Splashh: Comfort (Kanine Records, 2013)



Splashh suenan a onomatopeya acuática. A mí me suena a frescura. Y Comfort (Kanine, 2013), tiene ese punto de frescor. El combo británico-neozelandés se ha marcado uno de esos debuts reconfortantes e ingeniosamente creativos.
Partiendo de presupuestos simples, los chicos han construido un álbum que podría haber sido de notable muy alto si la distribución de las canciones hubiera sido algo más acertada. Porque Comfort comienza con tres temas absolutamente infartantes.splashh
Headspins es algo así como la reencarnación de los Pixies en brazos de Nirvana (eran una de las bandas favoritas de Kurdt Cobain).
La Psicodelia suave (dominante en todo eldisco) de All I wanna do (sencillo que Splashh ya había dado a conocer) nos deja extasiados con esa batería de guitarras bajadas de tono (huella MBV) y su impronta sonor deudora de gentes tan importantes como The Apples in Stereo o The Boo Radleys. Ese mismo tono aparecerá posteriormente también en Lemonade.
Y la fiesta continúa con el que a mi parecer es de los mejores temas del disco: Need it, un himno enérgico de lisergia acelerada y sintetizadores mágicos que bien podría haber sido tutelada por Creation Records.
“I need a long vacation, some place to clear my mind” es la frase más repetida de Vacation, otro de esos cortes absolutamente imprescindibles de este debut. Por cierto, me gustaría hacer reseñar que la banda se formó hace apenas un año, con lo que podemos estar seguros de su talento compositor.
Esa terna de composiciones hacen que Comfort se convierta, como dije, en uno de los debuts del año. Aunque todavía aparecen momentos memorables: Feels like you, la mencionada Lemonade, Wahed up, Strange fruit
La nueva onda Psicodélica surgida al amparo de bandas como Tame Impala, tiene en Comfort una vía de escape absolutamente irresistible. La puerta está abierta.
Por cierto, Splashh serán unos de los protagonistas de los escenarios del Fib, el 18 de Julio.


They’re somewhat mistakenly described as grunge revivalists in some quarters; granted,Comfort opener ‘Headspins’ owes a small debt of gratitude to Nirvana’s ‘Sliver’ in the same way Feeder’s ‘We Can’t Rewind’ does for example. But that’s precisely where any similarity ends. Sure, there’s little doubt a lot of Splashh’s influences come from what many perceive to be the halcyon era of independent guitar music: 1987-1992. But rather than simply ape the obvious, there’s a hell of a lot more thought gone into this record. So much more in fact. Listen again to ‘Headspins’ and there’s middle eights Britpop stalwarts Elastica and Sleeper would be proud of. Meanwhile debut single ‘All I Wanna Do’ – re-recorded here in a haze of widescreen echo-laden fury – recalls Creation Records at its (pardon the pun) most creative juncture. And by that we’re thinking The Boo Radleys Everything’s Alright Forever or Adorable’s Fade, possibly themost understated record to bear Alan McGee and co.’s names.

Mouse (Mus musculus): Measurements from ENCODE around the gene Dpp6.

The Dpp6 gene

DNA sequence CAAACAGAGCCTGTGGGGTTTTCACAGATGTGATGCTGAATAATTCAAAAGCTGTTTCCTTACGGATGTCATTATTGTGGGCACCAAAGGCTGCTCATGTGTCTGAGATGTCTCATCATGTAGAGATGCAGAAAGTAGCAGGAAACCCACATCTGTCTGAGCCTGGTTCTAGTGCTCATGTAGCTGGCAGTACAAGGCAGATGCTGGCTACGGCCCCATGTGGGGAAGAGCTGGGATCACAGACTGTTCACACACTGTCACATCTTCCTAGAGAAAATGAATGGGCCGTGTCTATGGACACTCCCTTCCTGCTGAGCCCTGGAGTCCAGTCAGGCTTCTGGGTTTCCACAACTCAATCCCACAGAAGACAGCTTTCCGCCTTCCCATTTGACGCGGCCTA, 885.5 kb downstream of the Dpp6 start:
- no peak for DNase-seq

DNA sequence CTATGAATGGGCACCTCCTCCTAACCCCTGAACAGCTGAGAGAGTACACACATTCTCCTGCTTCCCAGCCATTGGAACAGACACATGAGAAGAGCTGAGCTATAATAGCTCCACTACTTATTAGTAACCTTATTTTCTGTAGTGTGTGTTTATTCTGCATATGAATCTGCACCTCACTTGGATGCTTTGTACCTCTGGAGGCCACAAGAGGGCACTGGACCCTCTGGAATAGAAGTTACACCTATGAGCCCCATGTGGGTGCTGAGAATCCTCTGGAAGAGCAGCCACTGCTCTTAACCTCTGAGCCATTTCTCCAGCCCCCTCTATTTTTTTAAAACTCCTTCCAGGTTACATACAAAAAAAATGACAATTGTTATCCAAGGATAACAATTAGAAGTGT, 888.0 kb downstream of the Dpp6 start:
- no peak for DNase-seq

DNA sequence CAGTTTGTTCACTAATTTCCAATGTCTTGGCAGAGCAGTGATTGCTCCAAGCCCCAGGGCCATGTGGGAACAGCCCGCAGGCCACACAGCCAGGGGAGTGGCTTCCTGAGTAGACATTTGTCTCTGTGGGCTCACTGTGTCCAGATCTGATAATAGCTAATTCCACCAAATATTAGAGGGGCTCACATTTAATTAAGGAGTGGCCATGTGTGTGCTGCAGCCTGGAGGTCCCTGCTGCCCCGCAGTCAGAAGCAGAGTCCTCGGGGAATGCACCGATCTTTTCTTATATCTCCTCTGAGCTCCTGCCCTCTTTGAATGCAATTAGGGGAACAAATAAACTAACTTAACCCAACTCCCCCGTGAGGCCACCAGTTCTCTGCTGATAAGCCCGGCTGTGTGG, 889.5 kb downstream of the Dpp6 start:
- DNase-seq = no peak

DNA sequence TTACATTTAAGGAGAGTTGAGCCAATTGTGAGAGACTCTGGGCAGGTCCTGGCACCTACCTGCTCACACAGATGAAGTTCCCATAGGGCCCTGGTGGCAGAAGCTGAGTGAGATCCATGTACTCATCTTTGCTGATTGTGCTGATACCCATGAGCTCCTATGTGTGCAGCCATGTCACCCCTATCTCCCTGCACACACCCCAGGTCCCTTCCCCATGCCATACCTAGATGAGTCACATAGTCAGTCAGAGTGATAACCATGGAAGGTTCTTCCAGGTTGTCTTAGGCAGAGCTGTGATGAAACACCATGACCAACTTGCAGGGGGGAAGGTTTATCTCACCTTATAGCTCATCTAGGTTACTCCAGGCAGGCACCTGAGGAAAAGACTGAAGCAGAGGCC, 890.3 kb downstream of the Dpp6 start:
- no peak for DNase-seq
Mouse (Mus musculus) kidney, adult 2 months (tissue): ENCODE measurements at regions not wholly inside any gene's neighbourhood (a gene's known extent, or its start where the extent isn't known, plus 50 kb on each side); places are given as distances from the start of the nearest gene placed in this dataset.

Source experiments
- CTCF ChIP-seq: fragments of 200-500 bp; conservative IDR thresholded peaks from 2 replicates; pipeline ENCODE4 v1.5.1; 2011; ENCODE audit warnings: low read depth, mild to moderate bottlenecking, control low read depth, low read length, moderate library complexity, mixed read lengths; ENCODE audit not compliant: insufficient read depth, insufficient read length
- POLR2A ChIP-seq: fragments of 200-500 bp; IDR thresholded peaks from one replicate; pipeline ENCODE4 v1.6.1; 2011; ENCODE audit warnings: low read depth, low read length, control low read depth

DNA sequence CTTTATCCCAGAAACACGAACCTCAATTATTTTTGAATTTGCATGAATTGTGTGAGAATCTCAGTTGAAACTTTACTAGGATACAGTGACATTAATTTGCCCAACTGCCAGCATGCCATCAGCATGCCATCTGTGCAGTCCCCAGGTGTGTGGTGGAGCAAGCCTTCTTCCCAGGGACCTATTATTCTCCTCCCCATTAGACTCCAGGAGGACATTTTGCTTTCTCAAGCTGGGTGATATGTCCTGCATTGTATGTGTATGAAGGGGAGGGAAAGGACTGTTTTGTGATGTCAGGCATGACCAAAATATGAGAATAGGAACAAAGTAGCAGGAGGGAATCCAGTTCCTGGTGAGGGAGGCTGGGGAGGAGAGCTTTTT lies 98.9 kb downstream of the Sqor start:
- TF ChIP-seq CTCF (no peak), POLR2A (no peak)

Take a trawl through Comfort’s ten songs and there’s a whole list of indiscriminate influences waiting to be pointed out. However, bearing in mind the members of Splashh are still only in their early twenties, such gesticulative like-for-like comparisons would not only be doing the band a disservice, but in many ways also an inaccurate source of reference. Take ‘Lemonade’ for example, a song which for all the life of it could fit like hand in glove onto The Wonder Stuff’s 1988 debut The Eight Legged Groove Machine. Nevertheless, even with a Black Country reared member of the band, it would be highly unlikely to imagine any of Splashh being aware of the ‘grebo’ or ‘fraggle’ subcultures, let alone its later London offspring ‘the Camden lurch’.
Instead, it would be more appropriate to focus on what Splashh bring to the table. And asComfort consistently demonstrates, they’re a sugary bundle of youthful exuberance wrapped in delicious halos of intoxicating reverb, ear-shredding fuzz and occasionally, pensive melancholia. Each song displays anthemic tendencies in its own right. ‘Green & Blue’ does trippy, kaleidoscope and downright infectious all in one four-and-a-half minutes sitting. Imagine what Pet Sounds would have sounded like had Brian Wilson discovered the art of de-tuning guitars through a multitude of effects pedals 20 years before Kevin Shields and there’s your answer. “Where have you gone?” asks Carlson over a woozy concoction of atmospheric guitars and riffs blended in shades of candy apple grey.
Elsewhere, former b-side ‘So Young’ bounces around with the enthusiasm of a five year old that’s discovered its first bouncy castle. “I don’t want to waste your time, ‘cos your time is so sublime”, declares Carlson. Likewise with its then-flipside ‘Need It’, again bathed in a pool of Lamacq-endorsed splatterpunk that wouldn’t have felt out of place in Deptford’s New Cross two decades ago.
Unsurprisingly, Splashh’s real dynamic lies within their live performances, so it is to the band’s credit that they’ve managed to capture all the energy and excitement of one of their shows into an aural adrenaline rush lasting little over 33 minutes. Indeed, there’s little filler here, which for a band that barely existed twelve months ago and has chosen to omit recent online giveaway and live favourite ‘Sun Kissed Bliss’ is a truly remarkable feat.
By the time reflective closer ‘Lost Your Cool’ brings Comfort to a close the only feasible option is to return to the beginning and repeat the listening process all over again. Now how records can you honestly say that about in recent years? Exactly. A hidden gem in a murky quagmire of landfill non-entities” (Drowned in Sound)

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